Procedural Requirements

Eligible employees must comply with the employer’s usual and customary notice, procedural and documentation requirements for requesting leave; however, the employer must give the employee at least 3 days to provide the documentation. Furthermore, the law has parameters on documentation required for domestic violence or sexual assault. If you require such documentation, you should discuss these parameters with legal counsel.

Additionally, unless the employer has a different written increment policy in an employee handbook or other benefits document, paid leave must be used in 1 hour increments.

Employers who transfer to other divisions, entities or locations but remain employed by the same employer are allowed to retain all accrued paid medical leave. However, if the employee separates from service and is rehired, the accrued paid leave may be lost. There are no requirements to reimburse employees for unused time.

Notice and Document Retention

You are required to display a poster at your place of business, in a conspicuous and accessible place, containing the amount of paid leave required, the terms under which the paid medical leave may be used, and the employee’s right to file a complaint with the department for any violation. The department will create and make said posters available at no cost.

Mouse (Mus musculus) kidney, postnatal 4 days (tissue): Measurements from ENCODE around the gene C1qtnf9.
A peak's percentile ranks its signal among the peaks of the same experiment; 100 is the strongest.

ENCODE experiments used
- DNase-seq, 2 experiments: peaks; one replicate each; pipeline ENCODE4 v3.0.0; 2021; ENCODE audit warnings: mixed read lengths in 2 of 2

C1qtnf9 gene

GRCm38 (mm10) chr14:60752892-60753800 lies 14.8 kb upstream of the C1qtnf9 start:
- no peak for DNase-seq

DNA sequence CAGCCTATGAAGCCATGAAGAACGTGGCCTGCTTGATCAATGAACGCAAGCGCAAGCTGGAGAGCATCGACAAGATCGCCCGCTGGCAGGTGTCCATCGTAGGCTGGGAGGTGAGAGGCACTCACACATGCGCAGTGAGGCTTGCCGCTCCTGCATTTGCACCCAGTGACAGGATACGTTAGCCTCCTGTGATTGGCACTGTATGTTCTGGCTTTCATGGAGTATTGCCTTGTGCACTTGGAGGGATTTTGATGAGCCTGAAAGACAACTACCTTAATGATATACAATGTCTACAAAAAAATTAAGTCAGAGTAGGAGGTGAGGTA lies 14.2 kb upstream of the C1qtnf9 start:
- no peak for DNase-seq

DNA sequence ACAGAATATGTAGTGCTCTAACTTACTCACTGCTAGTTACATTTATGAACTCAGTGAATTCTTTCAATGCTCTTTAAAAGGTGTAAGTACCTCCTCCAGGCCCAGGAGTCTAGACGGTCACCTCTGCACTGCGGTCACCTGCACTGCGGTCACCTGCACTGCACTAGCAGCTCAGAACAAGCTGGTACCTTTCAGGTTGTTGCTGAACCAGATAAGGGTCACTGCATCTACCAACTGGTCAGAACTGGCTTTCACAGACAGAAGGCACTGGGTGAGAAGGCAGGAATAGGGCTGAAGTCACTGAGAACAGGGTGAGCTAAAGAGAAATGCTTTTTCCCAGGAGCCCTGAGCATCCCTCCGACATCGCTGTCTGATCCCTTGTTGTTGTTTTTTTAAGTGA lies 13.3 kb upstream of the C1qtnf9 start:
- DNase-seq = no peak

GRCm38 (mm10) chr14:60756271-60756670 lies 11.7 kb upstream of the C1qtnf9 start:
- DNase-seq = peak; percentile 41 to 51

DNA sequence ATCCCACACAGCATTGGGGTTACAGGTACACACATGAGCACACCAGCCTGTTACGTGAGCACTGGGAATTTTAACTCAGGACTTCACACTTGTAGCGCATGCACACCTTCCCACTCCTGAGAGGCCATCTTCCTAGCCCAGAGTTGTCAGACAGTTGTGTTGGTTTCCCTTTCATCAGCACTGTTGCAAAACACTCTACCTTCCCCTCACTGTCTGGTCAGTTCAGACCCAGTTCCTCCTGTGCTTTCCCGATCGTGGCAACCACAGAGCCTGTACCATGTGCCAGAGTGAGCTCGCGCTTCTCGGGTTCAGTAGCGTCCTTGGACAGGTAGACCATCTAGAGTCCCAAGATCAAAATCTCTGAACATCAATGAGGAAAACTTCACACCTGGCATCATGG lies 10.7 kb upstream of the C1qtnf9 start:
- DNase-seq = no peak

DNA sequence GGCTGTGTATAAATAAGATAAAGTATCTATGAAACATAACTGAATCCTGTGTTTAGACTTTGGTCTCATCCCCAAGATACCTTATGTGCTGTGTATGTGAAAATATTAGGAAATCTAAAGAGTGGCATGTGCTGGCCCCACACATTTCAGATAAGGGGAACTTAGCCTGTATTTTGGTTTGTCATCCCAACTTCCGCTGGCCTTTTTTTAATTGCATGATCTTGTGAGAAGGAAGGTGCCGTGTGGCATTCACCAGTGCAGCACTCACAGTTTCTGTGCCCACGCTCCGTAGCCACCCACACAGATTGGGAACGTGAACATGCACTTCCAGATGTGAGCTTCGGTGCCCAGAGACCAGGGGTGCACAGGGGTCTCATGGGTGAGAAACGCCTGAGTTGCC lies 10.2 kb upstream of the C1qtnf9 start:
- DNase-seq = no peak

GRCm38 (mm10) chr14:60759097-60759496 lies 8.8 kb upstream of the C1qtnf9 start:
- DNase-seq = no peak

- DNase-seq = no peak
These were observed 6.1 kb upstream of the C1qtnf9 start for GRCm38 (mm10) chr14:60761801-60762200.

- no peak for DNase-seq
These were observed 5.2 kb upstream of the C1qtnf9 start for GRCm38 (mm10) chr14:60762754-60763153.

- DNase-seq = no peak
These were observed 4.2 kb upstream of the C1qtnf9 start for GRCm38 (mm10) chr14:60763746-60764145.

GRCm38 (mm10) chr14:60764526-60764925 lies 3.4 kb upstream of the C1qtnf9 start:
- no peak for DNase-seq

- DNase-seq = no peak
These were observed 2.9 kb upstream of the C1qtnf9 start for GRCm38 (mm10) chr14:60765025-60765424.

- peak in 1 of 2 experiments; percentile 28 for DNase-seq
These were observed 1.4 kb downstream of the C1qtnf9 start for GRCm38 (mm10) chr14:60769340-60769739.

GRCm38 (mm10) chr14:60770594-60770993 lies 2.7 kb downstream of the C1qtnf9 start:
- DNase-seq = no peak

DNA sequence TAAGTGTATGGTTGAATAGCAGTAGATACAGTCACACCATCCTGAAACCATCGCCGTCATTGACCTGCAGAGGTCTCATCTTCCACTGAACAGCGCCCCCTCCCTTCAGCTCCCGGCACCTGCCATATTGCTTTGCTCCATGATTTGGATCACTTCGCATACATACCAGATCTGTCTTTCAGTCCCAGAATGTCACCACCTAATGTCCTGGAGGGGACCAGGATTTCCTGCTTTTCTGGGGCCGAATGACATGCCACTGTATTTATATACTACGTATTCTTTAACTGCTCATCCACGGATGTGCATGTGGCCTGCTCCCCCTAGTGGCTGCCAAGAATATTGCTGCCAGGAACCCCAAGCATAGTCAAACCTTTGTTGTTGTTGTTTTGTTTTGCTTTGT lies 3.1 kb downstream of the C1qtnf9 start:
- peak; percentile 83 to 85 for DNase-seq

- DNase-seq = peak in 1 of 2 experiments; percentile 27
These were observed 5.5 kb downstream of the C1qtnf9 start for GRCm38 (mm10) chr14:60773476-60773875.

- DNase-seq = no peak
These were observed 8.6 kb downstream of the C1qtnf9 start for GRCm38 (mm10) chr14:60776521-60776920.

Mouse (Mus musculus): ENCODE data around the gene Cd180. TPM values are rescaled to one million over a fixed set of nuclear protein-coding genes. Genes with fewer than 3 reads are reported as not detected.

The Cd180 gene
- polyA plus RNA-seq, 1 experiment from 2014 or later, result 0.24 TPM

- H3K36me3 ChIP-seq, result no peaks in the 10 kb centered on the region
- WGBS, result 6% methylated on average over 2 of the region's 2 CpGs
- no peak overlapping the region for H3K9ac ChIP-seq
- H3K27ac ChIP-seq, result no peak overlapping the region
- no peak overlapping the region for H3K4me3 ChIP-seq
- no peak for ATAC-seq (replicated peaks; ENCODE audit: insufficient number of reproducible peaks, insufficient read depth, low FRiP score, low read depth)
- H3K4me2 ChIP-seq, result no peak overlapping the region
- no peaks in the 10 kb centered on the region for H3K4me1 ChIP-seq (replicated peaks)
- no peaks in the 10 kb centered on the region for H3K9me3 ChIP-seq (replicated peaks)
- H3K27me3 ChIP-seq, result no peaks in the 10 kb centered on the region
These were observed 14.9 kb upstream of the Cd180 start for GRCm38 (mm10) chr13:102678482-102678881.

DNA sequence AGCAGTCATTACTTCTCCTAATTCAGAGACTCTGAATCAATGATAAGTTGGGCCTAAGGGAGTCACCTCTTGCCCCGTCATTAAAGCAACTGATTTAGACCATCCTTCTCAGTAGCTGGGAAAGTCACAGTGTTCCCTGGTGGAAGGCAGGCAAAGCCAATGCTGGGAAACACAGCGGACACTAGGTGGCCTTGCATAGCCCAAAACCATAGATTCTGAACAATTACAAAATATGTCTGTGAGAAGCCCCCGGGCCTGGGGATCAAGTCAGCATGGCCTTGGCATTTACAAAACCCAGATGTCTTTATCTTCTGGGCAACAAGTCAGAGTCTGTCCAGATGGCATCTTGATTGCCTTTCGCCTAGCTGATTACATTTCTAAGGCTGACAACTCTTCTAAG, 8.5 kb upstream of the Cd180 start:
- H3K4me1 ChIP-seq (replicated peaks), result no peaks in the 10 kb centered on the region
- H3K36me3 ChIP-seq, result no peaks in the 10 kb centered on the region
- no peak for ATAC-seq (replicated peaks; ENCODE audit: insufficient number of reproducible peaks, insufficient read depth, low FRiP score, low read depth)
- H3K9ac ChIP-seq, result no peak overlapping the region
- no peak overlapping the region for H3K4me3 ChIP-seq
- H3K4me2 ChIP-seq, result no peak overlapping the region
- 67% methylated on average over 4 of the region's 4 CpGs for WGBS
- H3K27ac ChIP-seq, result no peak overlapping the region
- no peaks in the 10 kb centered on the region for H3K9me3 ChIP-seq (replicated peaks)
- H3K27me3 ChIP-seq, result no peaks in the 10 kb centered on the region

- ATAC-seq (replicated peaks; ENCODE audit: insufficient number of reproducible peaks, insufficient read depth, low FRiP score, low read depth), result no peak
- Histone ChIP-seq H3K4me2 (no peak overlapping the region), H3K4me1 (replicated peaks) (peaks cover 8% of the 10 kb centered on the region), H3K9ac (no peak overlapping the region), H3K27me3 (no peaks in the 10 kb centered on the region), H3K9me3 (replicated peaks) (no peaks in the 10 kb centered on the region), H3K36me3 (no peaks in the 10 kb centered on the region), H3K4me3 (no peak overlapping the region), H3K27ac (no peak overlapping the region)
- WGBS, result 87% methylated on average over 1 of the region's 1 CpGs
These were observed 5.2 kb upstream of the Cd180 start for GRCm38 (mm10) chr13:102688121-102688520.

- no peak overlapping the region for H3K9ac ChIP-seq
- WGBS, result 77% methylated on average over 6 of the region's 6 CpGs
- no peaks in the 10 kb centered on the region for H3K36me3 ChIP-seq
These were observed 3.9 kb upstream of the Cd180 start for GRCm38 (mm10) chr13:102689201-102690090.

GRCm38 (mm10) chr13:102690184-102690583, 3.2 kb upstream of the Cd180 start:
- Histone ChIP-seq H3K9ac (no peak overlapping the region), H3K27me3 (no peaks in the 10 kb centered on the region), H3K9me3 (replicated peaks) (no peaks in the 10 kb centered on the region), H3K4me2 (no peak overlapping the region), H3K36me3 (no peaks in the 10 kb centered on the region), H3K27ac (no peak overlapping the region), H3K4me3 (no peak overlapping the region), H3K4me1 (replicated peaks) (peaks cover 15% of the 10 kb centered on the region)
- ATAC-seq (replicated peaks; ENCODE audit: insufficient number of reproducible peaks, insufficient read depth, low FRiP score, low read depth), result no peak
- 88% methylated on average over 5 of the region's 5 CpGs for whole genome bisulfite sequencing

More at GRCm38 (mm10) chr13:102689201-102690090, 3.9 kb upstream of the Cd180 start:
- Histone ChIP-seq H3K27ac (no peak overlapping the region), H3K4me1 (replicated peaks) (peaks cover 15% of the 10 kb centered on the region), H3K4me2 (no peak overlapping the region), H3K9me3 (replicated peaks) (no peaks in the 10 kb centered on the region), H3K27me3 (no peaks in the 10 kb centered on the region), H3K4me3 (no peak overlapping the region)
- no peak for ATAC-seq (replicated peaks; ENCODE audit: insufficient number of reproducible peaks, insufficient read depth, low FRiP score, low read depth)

Finally, PTO records shall be retained for not less than 1 year and are subject to inspection.

Penalties

For violations of the law, the department may impose penalties and grant an eligible employee or former eligible employee payment of all paid medical leave improperly withheld. Employers failing to provide paid medical leave are also subject to an administrative fine of not more than $1,000.00. Additionally, an administrative fine of not more than $100.00 may be imposed for each separate violation of the posting requirement.

This communication serves solely as a general summary and does not constitute legal advice, and cannot be used or substituted for legal advice.


Elizabeth H. Latchana, Attorney Fraser TrebilcockElizabeth H. Latchana specializes in employee health and welfare benefits. Recognized for her outstanding legal work, in both 2018 and 2015, Beth was selected as “Lawyer of the Year” in Lansing for Employee Benefits (ERISA) Law by Best Lawyers, and in 2017 as one of the Top 30 “Women in the Law” by Michigan Lawyers Weekly. Contact her for more information on this reminder or other matters at 517.377.0826 or elatchana@fraserlawfirm.com.